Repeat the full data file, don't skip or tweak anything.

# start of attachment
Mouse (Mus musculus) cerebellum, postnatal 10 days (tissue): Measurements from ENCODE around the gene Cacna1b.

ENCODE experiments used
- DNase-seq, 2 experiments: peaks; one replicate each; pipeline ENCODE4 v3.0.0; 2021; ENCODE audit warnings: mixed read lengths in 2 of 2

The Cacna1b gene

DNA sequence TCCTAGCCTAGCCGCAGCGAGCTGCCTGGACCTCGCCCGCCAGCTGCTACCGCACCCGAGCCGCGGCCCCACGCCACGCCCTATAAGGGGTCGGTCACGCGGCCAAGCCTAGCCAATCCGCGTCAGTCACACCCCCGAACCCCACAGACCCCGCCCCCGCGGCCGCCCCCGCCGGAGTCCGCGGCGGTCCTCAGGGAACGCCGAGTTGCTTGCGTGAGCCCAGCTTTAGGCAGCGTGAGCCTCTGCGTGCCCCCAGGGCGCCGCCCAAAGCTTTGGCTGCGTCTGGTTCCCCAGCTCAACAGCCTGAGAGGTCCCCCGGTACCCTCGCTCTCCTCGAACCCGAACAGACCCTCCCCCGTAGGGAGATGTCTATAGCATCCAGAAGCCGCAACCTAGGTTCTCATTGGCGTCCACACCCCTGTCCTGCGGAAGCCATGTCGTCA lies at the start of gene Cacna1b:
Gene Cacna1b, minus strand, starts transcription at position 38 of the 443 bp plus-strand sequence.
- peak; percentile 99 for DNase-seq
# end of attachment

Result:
Mouse (Mus musculus) cerebellum, postnatal 10 days (tissue): Measurements from ENCODE around the gene Cacna1b.

ENCODE experiments used
- DNase-seq, 2 experiments: peaks; one replicate each; pipeline ENCODE4 v3.0.0; 2021; ENCODE audit warnings: mixed read lengths in 2 of 2

The Cacna1b gene

DNA sequence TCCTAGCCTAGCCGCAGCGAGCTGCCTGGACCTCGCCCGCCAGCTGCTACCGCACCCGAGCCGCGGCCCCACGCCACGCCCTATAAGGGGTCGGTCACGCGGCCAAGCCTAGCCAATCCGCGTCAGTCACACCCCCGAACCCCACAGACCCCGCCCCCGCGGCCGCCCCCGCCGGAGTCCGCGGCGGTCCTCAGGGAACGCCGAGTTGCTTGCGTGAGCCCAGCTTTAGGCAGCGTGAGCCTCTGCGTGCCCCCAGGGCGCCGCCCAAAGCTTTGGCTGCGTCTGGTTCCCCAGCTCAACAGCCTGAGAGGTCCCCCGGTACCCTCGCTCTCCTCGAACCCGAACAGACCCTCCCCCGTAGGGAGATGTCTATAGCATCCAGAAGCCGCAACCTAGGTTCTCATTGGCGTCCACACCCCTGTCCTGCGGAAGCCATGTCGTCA lies at the start of gene Cacna1b:
Gene Cacna1b, minus strand, starts transcription at position 38 of the 443 bp plus-strand sequence.
- peak; percentile 99 for DNase-seq